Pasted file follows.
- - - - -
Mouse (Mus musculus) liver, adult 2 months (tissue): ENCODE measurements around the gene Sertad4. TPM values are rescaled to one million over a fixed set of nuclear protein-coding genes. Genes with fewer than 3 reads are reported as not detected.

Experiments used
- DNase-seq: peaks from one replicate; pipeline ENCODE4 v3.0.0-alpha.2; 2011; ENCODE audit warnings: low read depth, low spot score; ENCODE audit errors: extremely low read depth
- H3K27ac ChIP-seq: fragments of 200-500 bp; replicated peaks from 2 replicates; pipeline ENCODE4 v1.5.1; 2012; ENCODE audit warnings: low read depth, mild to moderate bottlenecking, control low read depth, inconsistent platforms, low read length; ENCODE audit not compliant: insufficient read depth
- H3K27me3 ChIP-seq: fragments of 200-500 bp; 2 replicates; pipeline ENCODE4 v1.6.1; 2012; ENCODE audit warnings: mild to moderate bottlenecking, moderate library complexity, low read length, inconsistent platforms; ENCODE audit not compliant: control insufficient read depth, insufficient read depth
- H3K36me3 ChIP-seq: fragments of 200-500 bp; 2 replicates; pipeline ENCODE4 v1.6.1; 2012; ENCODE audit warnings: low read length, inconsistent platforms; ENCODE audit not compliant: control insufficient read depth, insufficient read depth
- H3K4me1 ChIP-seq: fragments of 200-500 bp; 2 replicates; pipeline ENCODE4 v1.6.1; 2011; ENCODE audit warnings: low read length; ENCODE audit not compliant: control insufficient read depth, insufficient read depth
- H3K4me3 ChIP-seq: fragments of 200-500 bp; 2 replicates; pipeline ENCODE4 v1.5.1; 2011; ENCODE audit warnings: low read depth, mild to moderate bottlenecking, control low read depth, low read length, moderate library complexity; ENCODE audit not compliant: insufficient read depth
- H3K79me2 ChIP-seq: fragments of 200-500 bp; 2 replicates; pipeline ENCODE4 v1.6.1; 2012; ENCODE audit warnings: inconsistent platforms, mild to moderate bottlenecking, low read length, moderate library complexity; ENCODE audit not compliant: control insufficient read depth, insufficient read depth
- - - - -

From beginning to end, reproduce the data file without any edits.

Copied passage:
Mouse (Mus musculus) liver, adult 2 months (tissue): ENCODE measurements around the gene Sertad4. TPM values are rescaled to one million over a fixed set of nuclear protein-coding genes. Genes with fewer than 3 reads are reported as not detected.

Experiments used
- DNase-seq: peaks from one replicate; pipeline ENCODE4 v3.0.0-alpha.2; 2011; ENCODE audit warnings: low read depth, low spot score; ENCODE audit errors: extremely low read depth
- H3K27ac ChIP-seq: fragments of 200-500 bp; replicated peaks from 2 replicates; pipeline ENCODE4 v1.5.1; 2012; ENCODE audit warnings: low read depth, mild to moderate bottlenecking, control low read depth, inconsistent platforms, low read length; ENCODE audit not compliant: insufficient read depth
- H3K27me3 ChIP-seq: fragments of 200-500 bp; 2 replicates; pipeline ENCODE4 v1.6.1; 2012; ENCODE audit warnings: mild to moderate bottlenecking, moderate library complexity, low read length, inconsistent platforms; ENCODE audit not compliant: control insufficient read depth, insufficient read depth
- H3K36me3 ChIP-seq: fragments of 200-500 bp; 2 replicates; pipeline ENCODE4 v1.6.1; 2012; ENCODE audit warnings: low read length, inconsistent platforms; ENCODE audit not compliant: control insufficient read depth, insufficient read depth
- H3K4me1 ChIP-seq: fragments of 200-500 bp; 2 replicates; pipeline ENCODE4 v1.6.1; 2011; ENCODE audit warnings: low read length; ENCODE audit not compliant: control insufficient read depth, insufficient read depth
- H3K4me3 ChIP-seq: fragments of 200-500 bp; 2 replicates; pipeline ENCODE4 v1.5.1; 2011; ENCODE audit warnings: low read depth, mild to moderate bottlenecking, control low read depth, low read length, moderate library complexity; ENCODE audit not compliant: insufficient read depth
- H3K79me2 ChIP-seq: fragments of 200-500 bp; 2 replicates; pipeline ENCODE4 v1.6.1; 2012; ENCODE audit warnings: inconsistent platforms, mild to moderate bottlenecking, low read length, moderate library complexity; ENCODE audit not compliant: control insufficient read depth, insufficient read depth